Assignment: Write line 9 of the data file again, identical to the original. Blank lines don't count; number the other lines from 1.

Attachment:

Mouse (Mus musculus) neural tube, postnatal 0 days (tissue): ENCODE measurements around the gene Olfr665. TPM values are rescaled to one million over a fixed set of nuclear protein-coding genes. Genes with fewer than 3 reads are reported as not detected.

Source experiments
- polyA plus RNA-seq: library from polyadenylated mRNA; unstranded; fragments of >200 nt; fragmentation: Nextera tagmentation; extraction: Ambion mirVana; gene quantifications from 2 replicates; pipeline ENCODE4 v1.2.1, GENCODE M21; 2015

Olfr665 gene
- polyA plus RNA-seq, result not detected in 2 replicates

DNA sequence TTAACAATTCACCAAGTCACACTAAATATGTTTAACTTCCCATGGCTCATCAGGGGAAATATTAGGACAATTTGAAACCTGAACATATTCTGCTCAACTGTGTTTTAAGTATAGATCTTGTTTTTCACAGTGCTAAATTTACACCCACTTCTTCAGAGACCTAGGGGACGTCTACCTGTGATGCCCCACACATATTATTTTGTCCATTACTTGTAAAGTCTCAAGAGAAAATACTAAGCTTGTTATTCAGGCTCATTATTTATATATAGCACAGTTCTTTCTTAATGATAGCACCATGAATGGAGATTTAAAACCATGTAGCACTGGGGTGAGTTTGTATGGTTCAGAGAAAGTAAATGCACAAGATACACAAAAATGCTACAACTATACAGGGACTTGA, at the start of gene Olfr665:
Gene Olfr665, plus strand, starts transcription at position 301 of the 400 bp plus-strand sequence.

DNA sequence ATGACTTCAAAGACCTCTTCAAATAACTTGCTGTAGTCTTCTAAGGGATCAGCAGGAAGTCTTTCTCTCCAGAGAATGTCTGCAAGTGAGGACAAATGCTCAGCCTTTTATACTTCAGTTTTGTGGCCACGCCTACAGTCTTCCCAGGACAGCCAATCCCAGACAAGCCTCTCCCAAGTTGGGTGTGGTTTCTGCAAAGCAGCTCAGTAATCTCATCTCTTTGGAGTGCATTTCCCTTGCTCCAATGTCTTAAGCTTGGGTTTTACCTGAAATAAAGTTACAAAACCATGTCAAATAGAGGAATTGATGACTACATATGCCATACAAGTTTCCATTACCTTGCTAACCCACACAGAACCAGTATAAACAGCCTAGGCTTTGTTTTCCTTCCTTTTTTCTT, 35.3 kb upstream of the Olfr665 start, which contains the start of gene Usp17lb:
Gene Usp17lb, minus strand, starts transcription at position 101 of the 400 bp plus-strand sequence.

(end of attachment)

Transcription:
Gene Usp17lb, minus strand, starts transcription at position 101 of the 400 bp plus-strand sequence.